"I don't know why, and I know this sounds strange," Lea says in a voice trembling with emotion, "but as soon as I held him in my arms, I knew he was mine. I felt like I was his mother."

She rocked him and talked quietly to him, she says, as several aliens watched. Lea hesitates and says, almost apologetically: "I know this doesn't make any sense."

Even though she had trouble sleeping and often felt as if she was being watched, she says she "kind of gotten used to the idea" of being abducted.

"I don't like it, but there's nothing I can do about it, as far as I can see," she says. "If they were going to hurt me, I think they would have done it a long time ago."

She knows what the skeptics say. But, she says, they don't give people enough credit for knowing the difference between what's actually happened to them and what they might have imagined. Lea says she was never abused as a child. She says she has no reason to make up a story so crazy and bizarre.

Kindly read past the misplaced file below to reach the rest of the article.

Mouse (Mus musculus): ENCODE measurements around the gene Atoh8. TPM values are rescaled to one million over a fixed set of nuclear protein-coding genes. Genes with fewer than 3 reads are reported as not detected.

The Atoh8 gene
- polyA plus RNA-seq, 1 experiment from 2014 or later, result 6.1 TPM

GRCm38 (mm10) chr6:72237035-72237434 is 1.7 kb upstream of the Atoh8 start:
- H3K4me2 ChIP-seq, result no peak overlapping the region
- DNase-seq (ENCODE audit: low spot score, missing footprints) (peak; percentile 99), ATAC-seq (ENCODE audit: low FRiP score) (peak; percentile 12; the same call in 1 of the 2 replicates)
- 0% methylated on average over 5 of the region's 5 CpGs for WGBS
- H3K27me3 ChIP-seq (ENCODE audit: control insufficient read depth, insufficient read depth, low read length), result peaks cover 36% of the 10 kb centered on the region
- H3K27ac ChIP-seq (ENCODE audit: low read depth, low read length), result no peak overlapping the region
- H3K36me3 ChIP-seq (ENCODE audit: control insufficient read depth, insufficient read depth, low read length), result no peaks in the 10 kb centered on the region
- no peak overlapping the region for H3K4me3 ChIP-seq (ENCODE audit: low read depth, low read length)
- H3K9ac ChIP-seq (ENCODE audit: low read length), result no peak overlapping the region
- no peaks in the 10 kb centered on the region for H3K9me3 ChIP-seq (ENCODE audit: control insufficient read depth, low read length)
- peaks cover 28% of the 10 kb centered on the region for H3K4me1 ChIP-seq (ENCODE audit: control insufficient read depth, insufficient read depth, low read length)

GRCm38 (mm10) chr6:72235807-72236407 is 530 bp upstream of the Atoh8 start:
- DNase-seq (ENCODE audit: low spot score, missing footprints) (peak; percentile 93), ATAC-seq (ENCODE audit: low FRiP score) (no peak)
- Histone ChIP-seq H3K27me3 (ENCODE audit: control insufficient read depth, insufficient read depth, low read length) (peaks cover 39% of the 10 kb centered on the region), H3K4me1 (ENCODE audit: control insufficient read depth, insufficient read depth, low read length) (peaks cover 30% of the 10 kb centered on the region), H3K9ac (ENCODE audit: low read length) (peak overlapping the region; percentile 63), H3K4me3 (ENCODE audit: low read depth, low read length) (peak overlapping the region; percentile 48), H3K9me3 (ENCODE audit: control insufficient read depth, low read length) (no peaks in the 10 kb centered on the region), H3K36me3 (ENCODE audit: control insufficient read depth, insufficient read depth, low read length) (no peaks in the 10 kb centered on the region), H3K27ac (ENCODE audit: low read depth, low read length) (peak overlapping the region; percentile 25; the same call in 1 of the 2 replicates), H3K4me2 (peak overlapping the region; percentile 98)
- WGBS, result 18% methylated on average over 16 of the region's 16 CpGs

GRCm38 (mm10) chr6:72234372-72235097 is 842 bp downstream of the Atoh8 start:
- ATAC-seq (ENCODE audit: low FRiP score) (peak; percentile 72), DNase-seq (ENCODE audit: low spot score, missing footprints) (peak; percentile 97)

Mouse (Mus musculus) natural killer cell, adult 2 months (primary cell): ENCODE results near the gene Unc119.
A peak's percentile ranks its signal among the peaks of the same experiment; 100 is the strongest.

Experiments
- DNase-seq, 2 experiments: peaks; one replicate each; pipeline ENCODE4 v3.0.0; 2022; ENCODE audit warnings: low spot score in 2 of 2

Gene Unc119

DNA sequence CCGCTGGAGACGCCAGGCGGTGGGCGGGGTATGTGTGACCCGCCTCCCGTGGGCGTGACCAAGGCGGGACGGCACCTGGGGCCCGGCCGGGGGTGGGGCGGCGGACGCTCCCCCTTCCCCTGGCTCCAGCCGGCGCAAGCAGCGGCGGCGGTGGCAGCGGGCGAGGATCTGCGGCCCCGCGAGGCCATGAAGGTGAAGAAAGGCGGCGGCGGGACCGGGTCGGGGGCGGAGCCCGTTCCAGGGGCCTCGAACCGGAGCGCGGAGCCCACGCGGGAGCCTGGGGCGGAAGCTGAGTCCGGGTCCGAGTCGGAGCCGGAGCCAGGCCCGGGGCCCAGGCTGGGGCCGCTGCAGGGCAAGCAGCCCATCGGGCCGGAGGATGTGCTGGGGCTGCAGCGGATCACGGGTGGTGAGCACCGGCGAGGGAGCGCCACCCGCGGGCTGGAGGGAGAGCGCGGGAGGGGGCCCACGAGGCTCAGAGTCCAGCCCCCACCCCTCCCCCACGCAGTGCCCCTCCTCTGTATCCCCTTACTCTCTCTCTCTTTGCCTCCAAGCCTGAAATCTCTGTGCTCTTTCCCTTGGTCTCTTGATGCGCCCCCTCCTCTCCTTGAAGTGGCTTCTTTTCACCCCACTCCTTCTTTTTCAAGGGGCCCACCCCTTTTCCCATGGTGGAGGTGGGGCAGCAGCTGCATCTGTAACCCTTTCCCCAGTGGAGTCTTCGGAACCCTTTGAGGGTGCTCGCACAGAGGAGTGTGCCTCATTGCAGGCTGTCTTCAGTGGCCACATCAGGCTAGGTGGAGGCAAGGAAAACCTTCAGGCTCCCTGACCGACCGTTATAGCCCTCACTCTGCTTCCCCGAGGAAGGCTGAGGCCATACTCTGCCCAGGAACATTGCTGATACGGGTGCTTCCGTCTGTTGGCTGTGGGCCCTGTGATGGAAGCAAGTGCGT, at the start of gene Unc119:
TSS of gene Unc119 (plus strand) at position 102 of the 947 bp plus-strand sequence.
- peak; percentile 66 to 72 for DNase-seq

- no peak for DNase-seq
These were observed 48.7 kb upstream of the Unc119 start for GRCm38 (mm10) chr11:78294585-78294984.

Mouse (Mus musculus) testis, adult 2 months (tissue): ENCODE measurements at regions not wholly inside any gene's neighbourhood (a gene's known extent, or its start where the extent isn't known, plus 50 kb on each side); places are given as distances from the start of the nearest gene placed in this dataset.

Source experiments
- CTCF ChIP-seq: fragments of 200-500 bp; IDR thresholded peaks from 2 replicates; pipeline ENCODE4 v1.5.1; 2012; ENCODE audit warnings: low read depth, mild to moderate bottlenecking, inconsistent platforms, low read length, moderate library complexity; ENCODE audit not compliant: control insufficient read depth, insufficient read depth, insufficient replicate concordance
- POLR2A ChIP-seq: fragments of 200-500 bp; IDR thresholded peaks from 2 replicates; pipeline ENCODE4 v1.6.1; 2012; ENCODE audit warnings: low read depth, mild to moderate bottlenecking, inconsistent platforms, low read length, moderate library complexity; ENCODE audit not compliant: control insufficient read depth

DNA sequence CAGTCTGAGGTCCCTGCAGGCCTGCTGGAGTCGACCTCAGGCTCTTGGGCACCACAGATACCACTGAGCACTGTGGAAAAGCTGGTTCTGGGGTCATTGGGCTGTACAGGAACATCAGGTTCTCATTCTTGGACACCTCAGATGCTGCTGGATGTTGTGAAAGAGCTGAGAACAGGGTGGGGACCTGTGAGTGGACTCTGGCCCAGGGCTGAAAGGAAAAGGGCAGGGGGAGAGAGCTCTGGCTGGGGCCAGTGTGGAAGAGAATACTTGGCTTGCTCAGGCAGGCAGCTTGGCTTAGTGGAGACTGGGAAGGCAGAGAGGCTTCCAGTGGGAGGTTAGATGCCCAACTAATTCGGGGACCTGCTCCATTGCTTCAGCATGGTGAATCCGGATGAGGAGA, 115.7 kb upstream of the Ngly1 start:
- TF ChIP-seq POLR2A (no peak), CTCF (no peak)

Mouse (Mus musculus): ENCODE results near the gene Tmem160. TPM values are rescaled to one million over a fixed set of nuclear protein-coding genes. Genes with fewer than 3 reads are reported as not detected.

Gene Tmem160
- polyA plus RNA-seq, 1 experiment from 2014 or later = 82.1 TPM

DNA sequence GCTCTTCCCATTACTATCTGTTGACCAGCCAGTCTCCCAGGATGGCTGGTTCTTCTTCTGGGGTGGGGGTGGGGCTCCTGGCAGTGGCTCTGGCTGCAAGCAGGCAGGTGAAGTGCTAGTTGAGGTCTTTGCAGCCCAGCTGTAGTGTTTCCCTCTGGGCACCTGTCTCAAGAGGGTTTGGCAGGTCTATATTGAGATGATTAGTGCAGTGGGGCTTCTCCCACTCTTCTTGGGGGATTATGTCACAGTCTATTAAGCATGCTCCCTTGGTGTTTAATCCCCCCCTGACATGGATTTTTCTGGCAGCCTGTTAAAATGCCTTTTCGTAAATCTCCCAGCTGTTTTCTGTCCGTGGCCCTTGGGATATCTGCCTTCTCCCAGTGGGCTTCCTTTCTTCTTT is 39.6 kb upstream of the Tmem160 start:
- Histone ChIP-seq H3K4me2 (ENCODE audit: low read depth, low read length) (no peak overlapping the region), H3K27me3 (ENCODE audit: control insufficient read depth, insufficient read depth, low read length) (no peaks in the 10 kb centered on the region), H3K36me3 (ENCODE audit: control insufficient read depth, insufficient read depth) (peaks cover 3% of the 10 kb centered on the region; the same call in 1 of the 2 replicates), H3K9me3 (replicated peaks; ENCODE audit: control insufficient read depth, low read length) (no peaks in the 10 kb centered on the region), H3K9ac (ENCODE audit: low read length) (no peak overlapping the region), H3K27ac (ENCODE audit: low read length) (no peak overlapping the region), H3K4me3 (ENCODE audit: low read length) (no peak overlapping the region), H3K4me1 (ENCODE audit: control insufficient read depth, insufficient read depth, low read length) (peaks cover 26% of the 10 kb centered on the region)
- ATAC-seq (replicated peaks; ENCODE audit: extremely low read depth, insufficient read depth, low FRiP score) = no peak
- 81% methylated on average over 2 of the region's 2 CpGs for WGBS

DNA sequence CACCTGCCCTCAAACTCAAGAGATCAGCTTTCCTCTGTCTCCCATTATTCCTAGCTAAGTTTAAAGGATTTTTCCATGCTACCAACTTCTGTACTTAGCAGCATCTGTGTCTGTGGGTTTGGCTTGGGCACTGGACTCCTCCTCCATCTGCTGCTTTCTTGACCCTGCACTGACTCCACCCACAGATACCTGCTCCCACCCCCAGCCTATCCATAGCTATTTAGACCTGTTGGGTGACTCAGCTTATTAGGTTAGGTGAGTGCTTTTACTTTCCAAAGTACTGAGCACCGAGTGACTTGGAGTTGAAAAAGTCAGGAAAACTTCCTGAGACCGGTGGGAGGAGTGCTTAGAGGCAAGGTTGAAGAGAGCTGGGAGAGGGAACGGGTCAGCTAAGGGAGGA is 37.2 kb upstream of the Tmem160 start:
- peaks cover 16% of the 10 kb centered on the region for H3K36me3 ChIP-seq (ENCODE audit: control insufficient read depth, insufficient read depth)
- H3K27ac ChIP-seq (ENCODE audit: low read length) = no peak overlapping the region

Why does she think the aliens chose her?

"I have no idea," she says. "I don't know who they are, where they come from, what they're doing, nothing."

"I just want people to understand that this is real, this is happening. It's out there, and you're going to have to accept it sooner or later."

Lea's ordeal continues.

The Custodians: Beyond Abduction

Keepers of the Garden

Earth: An Alien Enterprise: The Shocking Truth Behind the Greatest Cover-Up in Human History

The Andreasson Affair: The True Story of a Close Encounter of the Fourth Kind